"Oh, poof! These bloody wankers!"

“Oh, poof! These bloody wankers!”

To me, that’s only high-stakes drama if we undoubtedly care for the subjects whose hearts, feelings, and self-respect is on the line, and with the Queen, some characters were sympathetic, others were not. Helen Mirren won the Oscar for this here and it makes total sense; not only does she downplay the whole role, but she really gets inside of Queen Elizabeth II’s mind, body and soul, wherein we see here deal with this tragedy in the only way she can – without saying, or doing much at all. And of course, there’s a lot of what Queen Elizabeth II says about the public that’s not only funny, but honest, too, giving us the impression that she’s a lady who doesn’t hold back when expressing her feelings on a certain issue, regardless of whether it’s in-line with public opinion, or not.

This isn’t the kind of performance that tends to win Oscars, which is perhaps why Mirren’s performance is all the more illuminating.

But once again, what’s at stake? According to the movie, it’s everything and anything, but in reality, it doesn’t feel like much. We hear a lot from Michael Sheen’s Tony Blair who, considering that the public loves just about everything he does and says, generally seems to be the voice of reason amidst all of the pain and turmoil, but even he turns into this sappy mess who, seemingly out of nowhere, is breaking into speeches about the Queen, her pride, her courage, and why everybody should stick right up for. Maybe the actual Tony Blair was like this, but it seems to come out of nowhere in a film that paints him in an odd light. Same goes for James Cromwell’s Prince Philip, who seems more concerned about his stag, and less about anything else that’s going on.

Once again, maybe this is how the real people, but it still doesn’t grab me even more and make me actually give a flyin’ hoot.

Consensus: Though the direction and performances are much smaller than you’d expect from the typical, awards-friendly fare that the Queen exists in, there’s still not enough to make someone who generally doesn’t care about subjects such as these, actually start doing that.

6 / 10

"Kiss it. Kiss it harder."

“Kiss it. Kiss it harder.”

Photos Courtesy of: Indiewire, Identity Theory, Cineplex

Dirty Pretty Things (2003)

If only Trump’s dreams come true.

Okwe (Chiwetel Ejiofor) is a Nigerian refugee currently living in London, where, as a way to stay alive and prosperous, he works two jobs. One is his job as a cab driver, whereas the other, is a bellman at a hotel where he sees and witnesses all sorts of weird and shady things, but because he’s in the country illegally, he never makes a problem of it. Instead, he just goes about his life in London and act as if he didn’t have a more lovely life in his native land, where he was actually a doctor (a job, in ways, he is still doing, if only to look over men’s penises for gonorrhea). Senay (Audrey Tautou) is a Turkish Muslim who works as a maid at the same hotel that Okwe works at and, though she is in the country legally, she is not allowed to hold down a job, or have anyone living with her. Though Senay doesn’t listen to these orders sent on down to her from the immigration police, she may start to have to, considering that they’re now snooping around left and right. Together, though, Senay and Okwe try to live and maintain something of a respectable lifestyle in London, even if that is a lot easier said then done.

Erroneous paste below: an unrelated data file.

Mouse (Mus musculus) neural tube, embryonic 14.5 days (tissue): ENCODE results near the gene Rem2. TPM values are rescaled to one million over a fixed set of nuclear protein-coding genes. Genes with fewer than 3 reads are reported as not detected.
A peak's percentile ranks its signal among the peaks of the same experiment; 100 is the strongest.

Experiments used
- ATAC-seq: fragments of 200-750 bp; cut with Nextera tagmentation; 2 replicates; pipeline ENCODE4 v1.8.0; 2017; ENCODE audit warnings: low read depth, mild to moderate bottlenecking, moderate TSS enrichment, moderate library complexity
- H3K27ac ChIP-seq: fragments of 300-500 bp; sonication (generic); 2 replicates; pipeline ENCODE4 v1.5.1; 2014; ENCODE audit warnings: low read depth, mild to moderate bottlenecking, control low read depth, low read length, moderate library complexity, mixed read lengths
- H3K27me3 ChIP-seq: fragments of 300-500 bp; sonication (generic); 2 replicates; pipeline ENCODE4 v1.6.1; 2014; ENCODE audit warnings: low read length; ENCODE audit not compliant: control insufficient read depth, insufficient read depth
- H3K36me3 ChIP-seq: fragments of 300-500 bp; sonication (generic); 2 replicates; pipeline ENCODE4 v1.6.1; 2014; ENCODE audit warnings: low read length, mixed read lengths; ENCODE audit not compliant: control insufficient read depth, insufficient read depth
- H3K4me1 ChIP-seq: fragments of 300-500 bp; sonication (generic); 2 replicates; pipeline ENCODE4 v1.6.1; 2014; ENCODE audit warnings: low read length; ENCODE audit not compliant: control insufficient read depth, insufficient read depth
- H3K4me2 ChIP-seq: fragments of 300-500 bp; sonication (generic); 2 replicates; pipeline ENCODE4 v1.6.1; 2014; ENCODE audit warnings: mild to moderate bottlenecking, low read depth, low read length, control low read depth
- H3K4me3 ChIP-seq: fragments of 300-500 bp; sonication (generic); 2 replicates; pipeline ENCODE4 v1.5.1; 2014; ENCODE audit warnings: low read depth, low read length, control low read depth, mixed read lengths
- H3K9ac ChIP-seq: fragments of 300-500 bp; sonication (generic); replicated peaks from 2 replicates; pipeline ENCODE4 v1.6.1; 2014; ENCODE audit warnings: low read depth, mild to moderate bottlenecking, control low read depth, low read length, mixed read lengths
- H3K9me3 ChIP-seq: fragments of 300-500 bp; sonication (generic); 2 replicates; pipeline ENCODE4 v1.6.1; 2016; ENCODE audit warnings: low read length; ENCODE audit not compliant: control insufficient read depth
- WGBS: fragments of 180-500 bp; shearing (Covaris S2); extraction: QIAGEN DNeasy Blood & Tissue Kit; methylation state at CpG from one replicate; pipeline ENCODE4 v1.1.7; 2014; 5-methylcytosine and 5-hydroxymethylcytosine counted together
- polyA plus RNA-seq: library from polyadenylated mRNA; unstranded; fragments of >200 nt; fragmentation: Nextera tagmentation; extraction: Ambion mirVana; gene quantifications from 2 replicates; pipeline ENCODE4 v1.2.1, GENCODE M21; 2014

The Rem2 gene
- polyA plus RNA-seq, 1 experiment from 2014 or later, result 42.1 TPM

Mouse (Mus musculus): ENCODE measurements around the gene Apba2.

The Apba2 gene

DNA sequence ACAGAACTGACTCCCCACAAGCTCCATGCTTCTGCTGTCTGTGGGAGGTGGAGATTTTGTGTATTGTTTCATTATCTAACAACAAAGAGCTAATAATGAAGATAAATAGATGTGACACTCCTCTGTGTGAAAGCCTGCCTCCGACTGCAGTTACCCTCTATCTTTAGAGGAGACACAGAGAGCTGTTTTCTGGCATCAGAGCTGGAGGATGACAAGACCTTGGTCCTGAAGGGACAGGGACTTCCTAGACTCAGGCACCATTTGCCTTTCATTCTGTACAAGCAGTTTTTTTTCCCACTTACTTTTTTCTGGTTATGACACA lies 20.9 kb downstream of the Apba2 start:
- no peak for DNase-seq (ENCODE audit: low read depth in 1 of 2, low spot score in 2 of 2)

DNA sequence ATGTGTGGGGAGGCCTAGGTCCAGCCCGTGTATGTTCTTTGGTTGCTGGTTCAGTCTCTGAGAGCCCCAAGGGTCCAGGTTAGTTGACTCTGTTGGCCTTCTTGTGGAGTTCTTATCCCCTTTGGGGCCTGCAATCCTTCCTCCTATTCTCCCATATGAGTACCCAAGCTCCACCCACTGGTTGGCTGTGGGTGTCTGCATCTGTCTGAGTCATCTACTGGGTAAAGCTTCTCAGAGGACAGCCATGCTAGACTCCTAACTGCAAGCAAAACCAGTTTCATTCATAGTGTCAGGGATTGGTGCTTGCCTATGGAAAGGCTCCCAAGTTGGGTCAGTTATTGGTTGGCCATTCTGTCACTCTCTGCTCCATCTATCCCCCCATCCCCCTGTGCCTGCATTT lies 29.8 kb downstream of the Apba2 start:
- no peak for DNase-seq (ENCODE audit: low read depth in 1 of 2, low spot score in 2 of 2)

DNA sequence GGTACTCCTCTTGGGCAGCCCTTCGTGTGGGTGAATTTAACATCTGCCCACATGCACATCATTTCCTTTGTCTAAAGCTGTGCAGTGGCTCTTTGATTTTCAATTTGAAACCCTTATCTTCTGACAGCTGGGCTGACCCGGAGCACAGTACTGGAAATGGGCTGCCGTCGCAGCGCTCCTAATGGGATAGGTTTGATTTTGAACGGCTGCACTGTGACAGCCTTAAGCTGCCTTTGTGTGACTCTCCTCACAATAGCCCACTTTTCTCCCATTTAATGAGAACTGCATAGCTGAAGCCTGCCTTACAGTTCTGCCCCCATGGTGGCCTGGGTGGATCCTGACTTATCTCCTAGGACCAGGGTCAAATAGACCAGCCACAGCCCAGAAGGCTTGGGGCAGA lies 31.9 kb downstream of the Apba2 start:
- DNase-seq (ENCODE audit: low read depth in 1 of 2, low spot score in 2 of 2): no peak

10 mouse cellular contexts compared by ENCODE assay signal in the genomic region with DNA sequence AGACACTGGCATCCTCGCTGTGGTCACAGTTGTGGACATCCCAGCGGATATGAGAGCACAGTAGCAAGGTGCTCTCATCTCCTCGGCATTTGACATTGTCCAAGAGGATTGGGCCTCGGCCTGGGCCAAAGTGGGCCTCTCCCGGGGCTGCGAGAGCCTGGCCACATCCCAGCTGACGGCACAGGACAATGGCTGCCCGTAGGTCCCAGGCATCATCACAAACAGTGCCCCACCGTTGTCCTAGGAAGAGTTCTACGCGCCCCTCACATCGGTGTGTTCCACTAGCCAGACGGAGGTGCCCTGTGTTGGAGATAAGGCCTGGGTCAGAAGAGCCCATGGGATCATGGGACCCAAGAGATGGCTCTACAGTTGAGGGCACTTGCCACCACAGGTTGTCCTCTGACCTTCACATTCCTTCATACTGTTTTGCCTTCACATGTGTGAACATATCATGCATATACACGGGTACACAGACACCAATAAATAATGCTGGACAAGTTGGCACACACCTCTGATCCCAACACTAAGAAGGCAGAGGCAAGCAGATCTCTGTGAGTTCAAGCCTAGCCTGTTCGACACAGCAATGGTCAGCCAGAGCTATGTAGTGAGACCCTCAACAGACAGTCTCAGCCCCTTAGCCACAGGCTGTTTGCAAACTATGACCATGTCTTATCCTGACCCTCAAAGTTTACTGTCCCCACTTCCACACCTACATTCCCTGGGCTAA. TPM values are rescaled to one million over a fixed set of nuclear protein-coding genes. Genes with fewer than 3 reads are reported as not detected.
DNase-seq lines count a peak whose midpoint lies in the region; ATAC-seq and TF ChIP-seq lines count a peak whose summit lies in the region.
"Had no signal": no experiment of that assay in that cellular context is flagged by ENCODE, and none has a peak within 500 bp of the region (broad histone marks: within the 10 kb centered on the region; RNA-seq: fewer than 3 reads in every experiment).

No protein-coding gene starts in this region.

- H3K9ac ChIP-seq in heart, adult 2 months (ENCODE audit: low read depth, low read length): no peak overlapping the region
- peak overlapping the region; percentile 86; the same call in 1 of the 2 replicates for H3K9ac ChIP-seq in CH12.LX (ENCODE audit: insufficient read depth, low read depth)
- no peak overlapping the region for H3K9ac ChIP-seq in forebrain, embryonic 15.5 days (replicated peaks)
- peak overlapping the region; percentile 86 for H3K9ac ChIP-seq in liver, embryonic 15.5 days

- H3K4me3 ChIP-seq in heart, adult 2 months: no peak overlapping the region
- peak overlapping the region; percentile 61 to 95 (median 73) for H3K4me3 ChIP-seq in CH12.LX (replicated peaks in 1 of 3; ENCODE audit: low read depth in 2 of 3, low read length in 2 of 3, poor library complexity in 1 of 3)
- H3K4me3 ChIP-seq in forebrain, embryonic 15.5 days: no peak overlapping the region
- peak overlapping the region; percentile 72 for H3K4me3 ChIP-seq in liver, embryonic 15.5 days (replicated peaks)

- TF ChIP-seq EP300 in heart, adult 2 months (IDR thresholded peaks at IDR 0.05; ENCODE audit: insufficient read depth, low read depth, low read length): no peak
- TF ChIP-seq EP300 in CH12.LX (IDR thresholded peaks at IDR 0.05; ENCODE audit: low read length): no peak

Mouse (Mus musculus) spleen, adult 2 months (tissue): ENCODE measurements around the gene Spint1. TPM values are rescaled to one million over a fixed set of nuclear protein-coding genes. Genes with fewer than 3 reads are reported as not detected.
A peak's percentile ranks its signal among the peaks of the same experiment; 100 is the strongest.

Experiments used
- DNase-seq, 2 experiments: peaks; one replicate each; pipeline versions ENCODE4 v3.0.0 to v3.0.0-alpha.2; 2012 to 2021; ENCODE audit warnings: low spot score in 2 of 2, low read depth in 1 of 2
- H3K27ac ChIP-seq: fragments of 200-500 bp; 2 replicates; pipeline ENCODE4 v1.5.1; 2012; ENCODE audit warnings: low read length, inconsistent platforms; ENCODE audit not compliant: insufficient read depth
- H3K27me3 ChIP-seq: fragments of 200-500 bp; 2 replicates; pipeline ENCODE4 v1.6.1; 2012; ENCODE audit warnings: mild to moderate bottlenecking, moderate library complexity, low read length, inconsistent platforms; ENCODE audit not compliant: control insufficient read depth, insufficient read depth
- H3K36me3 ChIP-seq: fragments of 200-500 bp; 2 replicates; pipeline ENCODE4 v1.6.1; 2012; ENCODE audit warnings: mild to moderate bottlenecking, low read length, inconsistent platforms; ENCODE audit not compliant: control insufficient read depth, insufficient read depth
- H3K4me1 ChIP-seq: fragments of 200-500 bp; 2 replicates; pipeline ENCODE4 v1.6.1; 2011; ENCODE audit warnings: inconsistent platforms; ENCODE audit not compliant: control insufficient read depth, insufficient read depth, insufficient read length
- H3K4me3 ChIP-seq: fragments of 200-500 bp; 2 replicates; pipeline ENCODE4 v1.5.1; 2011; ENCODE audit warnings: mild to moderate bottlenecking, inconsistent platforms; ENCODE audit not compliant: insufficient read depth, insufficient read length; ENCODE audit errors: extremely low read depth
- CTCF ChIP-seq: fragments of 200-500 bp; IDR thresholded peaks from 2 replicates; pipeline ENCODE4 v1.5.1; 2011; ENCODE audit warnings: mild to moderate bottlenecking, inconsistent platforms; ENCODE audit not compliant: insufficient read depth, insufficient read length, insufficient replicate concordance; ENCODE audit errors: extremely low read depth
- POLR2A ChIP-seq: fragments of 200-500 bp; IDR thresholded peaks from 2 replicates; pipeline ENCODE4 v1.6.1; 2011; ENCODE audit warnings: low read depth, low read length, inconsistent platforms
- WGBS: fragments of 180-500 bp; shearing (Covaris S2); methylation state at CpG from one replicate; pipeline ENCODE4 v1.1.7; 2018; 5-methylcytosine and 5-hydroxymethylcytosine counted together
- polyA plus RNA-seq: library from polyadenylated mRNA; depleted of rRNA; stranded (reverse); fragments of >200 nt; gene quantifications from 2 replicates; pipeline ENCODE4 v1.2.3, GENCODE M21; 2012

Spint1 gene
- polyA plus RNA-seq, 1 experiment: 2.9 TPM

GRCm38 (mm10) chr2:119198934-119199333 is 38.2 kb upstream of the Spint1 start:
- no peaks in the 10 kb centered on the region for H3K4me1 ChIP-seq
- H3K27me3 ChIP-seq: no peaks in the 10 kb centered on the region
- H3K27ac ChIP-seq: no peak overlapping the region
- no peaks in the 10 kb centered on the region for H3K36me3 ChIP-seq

Get this at Motel 6 all the time.

Get this at Motel 6 all the time.

Dirty Pretty Things is an oxymoron of a title, mostly because it is, and of itself, a dirty movie, featuring some very pretty things. The “dirty” stuff in this movie is in fact the setting of where these characters live and navigate their lives, and the “pretty” stuff is actually the actors in these roles. No matter what though, the picture that director Stephen Frears paints of this world is in no way a beautiful, or caring one – instead, it’s the underbelly of London, a place we think we know all about from what movies and TV tell us, but in reality, we really don’t.

And because of this, Dirty Pretty Things can sometimes be almost too gritty for its own good.

The fact that the movie starts off with someone finding a human heart in a toilet, already makes you think that it’s gone too far, way before it even began, and some of that is true. For one, the heart itself serves as a bit of a manipulative McGuffin to not only give our main protagonist, Okwe, more time and energy spent in this dark and dirty underworld of London, but also search for his own soul. Writer Stephen Knight clearly knows what he’s trying to do with this aspect of the story and where he wants to go, which is why it’s kind of a shame to see everything start off so obvious and, dare I say it, silly.

But then, the movie, as well as Knight’s script, gets back in line and reminds us that, yes, this story is about immigration, but not the kind of preachy, overcooked story you’d expect. In fact, it’s a whole lot smaller and smarter than that. For example, the movie isn’t necessarily as much of one about immigration, as much as its about these two characters who, yes, happen to be immigrants, but are also trying their absolute hardest to succeed in life, even if every possible blockade stands in their way. Because of the bleak tone, Dirty Pretty Things never amounts to being an inspirational, or better yet, sappy tale about how these characters give it their all when faced with adversity, which helps the movie when it actually comes to discussing and approaching just how cruel the lives these characters live.